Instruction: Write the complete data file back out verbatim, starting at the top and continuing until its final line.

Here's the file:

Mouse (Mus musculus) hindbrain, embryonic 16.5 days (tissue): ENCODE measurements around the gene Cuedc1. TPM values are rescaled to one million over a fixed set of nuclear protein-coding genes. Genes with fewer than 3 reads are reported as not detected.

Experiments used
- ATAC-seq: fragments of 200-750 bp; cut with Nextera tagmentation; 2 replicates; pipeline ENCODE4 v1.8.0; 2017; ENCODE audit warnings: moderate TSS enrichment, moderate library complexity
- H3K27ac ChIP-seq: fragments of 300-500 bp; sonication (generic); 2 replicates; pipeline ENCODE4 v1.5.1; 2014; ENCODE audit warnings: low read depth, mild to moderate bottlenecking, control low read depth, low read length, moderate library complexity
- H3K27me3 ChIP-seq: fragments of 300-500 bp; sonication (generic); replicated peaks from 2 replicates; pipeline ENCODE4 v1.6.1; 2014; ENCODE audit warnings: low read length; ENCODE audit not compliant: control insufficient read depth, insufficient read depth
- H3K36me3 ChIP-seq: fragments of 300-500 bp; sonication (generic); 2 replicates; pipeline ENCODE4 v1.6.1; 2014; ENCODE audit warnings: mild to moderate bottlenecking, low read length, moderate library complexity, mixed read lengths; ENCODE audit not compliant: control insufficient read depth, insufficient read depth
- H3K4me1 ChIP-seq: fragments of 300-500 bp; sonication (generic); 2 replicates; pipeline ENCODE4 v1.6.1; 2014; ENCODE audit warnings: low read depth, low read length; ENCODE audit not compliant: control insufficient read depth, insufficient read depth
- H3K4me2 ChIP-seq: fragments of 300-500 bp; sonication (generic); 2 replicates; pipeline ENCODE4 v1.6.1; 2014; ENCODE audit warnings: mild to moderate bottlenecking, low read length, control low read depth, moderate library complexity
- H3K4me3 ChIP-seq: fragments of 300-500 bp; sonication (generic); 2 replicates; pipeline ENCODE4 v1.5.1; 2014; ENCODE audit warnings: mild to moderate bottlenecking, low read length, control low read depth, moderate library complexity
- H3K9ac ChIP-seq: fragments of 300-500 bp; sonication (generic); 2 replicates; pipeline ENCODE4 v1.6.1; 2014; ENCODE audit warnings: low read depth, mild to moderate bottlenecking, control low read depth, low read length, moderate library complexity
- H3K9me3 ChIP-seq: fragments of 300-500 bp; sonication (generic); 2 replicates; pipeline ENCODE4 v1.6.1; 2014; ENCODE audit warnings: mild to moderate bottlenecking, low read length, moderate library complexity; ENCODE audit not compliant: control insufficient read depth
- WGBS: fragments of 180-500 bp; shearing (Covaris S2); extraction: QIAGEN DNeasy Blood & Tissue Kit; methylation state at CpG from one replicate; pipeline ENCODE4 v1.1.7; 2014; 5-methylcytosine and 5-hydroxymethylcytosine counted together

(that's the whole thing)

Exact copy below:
Mouse (Mus musculus) hindbrain, embryonic 16.5 days (tissue): ENCODE measurements around the gene Cuedc1. TPM values are rescaled to one million over a fixed set of nuclear protein-coding genes. Genes with fewer than 3 reads are reported as not detected.

Experiments used
- ATAC-seq: fragments of 200-750 bp; cut with Nextera tagmentation; 2 replicates; pipeline ENCODE4 v1.8.0; 2017; ENCODE audit warnings: moderate TSS enrichment, moderate library complexity
- H3K27ac ChIP-seq: fragments of 300-500 bp; sonication (generic); 2 replicates; pipeline ENCODE4 v1.5.1; 2014; ENCODE audit warnings: low read depth, mild to moderate bottlenecking, control low read depth, low read length, moderate library complexity
- H3K27me3 ChIP-seq: fragments of 300-500 bp; sonication (generic); replicated peaks from 2 replicates; pipeline ENCODE4 v1.6.1; 2014; ENCODE audit warnings: low read length; ENCODE audit not compliant: control insufficient read depth, insufficient read depth
- H3K36me3 ChIP-seq: fragments of 300-500 bp; sonication (generic); 2 replicates; pipeline ENCODE4 v1.6.1; 2014; ENCODE audit warnings: mild to moderate bottlenecking, low read length, moderate library complexity, mixed read lengths; ENCODE audit not compliant: control insufficient read depth, insufficient read depth
- H3K4me1 ChIP-seq: fragments of 300-500 bp; sonication (generic); 2 replicates; pipeline ENCODE4 v1.6.1; 2014; ENCODE audit warnings: low read depth, low read length; ENCODE audit not compliant: control insufficient read depth, insufficient read depth
- H3K4me2 ChIP-seq: fragments of 300-500 bp; sonication (generic); 2 replicates; pipeline ENCODE4 v1.6.1; 2014; ENCODE audit warnings: mild to moderate bottlenecking, low read length, control low read depth, moderate library complexity
- H3K4me3 ChIP-seq: fragments of 300-500 bp; sonication (generic); 2 replicates; pipeline ENCODE4 v1.5.1; 2014; ENCODE audit warnings: mild to moderate bottlenecking, low read length, control low read depth, moderate library complexity
- H3K9ac ChIP-seq: fragments of 300-500 bp; sonication (generic); 2 replicates; pipeline ENCODE4 v1.6.1; 2014; ENCODE audit warnings: low read depth, mild to moderate bottlenecking, control low read depth, low read length, moderate library complexity
- H3K9me3 ChIP-seq: fragments of 300-500 bp; sonication (generic); 2 replicates; pipeline ENCODE4 v1.6.1; 2014; ENCODE audit warnings: mild to moderate bottlenecking, low read length, moderate library complexity; ENCODE audit not compliant: control insufficient read depth
- WGBS: fragments of 180-500 bp; shearing (Covaris S2); extraction: QIAGEN DNeasy Blood & Tissue Kit; methylation state at CpG from one replicate; pipeline ENCODE4 v1.1.7; 2014; 5-methylcytosine and 5-hydroxymethylcytosine counted together